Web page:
Cisco doesn't want to kill Microsoft's marriage to Skype -- it just wants a dowry.
Cisco CEO John Chambers told CNBC this week that the reason Cisco is appealing the European Union's approval of the deal is that it wants changes to the deal itself. It seeks to annul the approval of the deal, not the deal itself.
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Cisco's appeal is being heard in a European court this week.
[ It's what the people want: Customers drove us to block Microsoft/Skype]
"All we want is interoperability, that's what Microsoft and others have asked of us when we've had acquisitions and we think there needs to be easy interoperability ... the capability of any device to [connect to] any content that we think allows the Internet to grow," Chambers told CNBC.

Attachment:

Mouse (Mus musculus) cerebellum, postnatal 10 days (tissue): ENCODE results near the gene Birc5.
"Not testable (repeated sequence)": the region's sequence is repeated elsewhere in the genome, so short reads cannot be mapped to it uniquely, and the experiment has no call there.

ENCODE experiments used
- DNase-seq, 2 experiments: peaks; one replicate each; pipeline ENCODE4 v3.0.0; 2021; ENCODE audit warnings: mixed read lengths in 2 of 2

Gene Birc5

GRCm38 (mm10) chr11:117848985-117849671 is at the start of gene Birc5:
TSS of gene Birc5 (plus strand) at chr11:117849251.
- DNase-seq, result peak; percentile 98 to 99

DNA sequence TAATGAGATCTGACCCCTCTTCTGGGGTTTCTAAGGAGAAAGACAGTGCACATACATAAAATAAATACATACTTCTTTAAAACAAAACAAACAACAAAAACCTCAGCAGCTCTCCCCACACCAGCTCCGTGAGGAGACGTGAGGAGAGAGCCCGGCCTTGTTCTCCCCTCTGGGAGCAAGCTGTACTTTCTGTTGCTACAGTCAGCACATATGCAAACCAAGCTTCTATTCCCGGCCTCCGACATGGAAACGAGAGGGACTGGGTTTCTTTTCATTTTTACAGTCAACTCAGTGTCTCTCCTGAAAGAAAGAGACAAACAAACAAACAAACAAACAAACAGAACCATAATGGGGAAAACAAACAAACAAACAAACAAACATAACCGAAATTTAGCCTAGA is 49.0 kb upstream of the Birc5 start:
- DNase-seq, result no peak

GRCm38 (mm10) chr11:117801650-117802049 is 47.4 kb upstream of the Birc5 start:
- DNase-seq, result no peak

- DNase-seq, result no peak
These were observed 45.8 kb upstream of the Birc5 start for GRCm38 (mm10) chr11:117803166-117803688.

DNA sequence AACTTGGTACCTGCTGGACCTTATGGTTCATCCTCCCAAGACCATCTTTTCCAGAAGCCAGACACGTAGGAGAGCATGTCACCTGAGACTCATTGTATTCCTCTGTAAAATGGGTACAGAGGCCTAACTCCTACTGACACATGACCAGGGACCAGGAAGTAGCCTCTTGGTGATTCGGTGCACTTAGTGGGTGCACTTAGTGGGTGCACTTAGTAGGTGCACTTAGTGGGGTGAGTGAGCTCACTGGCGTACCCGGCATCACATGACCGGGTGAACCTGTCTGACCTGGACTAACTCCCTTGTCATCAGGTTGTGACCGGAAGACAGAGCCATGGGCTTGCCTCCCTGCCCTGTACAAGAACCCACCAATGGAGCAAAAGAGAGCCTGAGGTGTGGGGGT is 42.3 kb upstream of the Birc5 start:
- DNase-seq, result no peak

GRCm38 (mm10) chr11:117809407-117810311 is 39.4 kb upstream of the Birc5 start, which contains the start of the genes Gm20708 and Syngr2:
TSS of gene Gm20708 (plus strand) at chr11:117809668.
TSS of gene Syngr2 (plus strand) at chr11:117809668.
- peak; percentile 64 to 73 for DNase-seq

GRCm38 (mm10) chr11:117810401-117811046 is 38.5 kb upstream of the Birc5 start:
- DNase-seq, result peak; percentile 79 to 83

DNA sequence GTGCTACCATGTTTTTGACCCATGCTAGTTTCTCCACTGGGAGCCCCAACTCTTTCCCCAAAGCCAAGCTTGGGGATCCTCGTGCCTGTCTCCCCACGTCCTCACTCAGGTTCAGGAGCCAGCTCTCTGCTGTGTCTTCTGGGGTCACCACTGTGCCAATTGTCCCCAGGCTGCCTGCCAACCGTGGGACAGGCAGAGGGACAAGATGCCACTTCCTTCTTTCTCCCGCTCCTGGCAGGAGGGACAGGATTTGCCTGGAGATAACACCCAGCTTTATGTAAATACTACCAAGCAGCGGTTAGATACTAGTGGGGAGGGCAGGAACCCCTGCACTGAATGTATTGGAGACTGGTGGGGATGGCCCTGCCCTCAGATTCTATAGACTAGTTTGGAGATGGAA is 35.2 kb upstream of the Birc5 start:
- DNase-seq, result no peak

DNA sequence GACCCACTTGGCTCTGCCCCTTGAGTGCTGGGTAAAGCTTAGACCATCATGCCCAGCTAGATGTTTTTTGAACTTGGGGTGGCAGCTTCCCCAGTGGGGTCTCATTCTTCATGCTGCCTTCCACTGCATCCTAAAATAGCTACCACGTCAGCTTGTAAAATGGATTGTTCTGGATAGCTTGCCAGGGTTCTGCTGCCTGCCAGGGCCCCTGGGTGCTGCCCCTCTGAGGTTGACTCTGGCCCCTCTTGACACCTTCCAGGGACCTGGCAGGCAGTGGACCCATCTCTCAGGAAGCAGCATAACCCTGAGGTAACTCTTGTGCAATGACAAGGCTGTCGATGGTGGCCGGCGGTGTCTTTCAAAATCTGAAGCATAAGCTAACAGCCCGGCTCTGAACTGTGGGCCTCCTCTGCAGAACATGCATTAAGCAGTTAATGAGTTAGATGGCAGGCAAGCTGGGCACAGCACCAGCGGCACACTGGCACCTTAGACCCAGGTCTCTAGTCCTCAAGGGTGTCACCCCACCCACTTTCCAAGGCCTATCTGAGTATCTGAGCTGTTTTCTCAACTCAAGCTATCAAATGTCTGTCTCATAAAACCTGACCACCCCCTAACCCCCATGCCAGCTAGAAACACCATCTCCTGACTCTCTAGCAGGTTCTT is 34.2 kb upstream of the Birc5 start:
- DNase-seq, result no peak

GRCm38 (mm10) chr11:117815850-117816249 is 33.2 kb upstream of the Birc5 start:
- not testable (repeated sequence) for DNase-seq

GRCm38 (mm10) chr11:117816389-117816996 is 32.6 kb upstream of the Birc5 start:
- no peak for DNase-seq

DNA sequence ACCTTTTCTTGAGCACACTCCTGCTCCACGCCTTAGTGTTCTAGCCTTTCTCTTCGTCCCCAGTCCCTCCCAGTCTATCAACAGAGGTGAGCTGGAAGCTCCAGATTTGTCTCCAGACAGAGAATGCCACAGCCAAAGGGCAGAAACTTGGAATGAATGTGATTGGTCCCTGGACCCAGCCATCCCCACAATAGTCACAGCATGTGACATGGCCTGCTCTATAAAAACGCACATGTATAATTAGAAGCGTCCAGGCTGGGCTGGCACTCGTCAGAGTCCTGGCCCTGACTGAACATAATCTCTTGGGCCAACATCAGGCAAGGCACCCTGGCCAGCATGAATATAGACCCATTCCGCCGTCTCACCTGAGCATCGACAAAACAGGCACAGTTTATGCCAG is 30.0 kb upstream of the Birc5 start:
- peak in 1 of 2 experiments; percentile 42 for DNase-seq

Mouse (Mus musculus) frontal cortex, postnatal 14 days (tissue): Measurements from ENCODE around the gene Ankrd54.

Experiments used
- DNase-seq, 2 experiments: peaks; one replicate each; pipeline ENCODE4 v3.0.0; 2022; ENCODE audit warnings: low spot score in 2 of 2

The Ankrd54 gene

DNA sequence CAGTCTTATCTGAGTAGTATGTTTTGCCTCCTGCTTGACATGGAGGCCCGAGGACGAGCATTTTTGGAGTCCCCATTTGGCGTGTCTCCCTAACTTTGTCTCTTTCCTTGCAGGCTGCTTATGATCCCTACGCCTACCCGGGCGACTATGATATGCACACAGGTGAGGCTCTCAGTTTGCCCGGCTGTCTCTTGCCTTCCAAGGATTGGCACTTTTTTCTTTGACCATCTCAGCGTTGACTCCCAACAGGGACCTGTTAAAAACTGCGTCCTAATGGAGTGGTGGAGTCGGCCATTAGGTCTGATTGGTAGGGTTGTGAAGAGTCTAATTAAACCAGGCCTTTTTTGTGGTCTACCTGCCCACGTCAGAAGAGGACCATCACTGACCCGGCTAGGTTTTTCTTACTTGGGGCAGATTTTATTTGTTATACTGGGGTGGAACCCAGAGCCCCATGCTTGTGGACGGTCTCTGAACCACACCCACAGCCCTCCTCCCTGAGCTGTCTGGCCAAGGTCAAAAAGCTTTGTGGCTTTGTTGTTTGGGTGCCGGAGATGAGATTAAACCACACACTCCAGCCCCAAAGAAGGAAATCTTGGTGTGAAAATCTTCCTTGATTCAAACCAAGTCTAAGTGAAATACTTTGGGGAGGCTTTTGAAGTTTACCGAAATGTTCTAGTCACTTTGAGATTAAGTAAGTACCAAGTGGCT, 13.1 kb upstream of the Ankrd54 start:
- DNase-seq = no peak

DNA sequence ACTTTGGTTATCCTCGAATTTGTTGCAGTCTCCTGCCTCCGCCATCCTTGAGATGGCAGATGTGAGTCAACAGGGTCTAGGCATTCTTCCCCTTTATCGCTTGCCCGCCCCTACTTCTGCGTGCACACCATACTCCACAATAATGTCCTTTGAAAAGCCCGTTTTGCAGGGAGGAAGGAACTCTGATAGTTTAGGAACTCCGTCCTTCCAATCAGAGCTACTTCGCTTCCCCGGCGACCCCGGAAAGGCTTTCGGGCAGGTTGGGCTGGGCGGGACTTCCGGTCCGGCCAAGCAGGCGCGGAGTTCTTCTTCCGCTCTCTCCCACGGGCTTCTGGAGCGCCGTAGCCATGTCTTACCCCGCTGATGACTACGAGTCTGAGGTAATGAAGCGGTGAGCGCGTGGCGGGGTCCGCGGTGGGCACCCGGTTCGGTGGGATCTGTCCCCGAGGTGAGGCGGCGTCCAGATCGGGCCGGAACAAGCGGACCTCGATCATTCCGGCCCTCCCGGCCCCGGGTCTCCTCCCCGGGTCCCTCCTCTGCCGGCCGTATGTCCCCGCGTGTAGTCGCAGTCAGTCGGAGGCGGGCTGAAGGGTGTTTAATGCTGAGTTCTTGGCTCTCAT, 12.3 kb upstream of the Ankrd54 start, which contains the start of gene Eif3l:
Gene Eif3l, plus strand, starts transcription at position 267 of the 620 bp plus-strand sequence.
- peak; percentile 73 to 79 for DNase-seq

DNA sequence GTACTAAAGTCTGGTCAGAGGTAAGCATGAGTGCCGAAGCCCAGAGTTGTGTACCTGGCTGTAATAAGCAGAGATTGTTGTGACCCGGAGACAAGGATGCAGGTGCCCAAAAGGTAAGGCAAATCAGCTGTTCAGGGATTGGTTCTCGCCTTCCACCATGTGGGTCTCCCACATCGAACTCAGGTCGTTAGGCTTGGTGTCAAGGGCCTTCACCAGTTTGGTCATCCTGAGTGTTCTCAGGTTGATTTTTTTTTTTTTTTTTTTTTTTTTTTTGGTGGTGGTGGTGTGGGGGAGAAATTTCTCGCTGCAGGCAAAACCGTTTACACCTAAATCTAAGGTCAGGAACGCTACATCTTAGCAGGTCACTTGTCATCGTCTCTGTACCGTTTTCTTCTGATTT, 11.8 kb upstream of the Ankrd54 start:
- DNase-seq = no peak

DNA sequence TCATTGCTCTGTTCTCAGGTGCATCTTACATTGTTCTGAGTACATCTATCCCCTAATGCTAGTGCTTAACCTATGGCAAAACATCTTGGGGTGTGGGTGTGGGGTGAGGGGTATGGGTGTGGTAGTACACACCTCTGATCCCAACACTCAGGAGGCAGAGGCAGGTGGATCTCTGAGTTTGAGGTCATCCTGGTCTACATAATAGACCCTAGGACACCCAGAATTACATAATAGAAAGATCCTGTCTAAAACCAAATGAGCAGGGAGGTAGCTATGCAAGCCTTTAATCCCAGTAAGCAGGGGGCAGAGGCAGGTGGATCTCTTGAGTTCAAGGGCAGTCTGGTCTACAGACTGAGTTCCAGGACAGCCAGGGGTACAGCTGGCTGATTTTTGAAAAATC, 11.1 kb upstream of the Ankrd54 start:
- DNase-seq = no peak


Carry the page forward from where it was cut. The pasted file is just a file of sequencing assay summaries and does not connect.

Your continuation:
Cisco itself promised to surrender its Telepresence Interoperability Protocol to the open source community as a condition of its acquisition of videoconferencing leader Tandberg. Opening up TIP could allow third parties to create add-ons for Cisco Telepresence.
Cisco claims that by acquiring Skype, Microsoft has an unfair advantage because it makes up so much of the Internet-based unified communications market, according to CNBC. Microsoft has said that Skype has 280 million people using its service for more than 100 minutes each month and accounts for about one-third of the voice calls made globally.
Cisco's own unified communications and collaboration business has been disappointing in recent quarters, flat to down 8% on an annual basis.
Judges in the EU are expected to rule on Cisco's case against Microsoft in the coming months.
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This story, "Chambers: Cisco not looking to kill Microsoft-Skype deal" was originally published by NetworkWorld.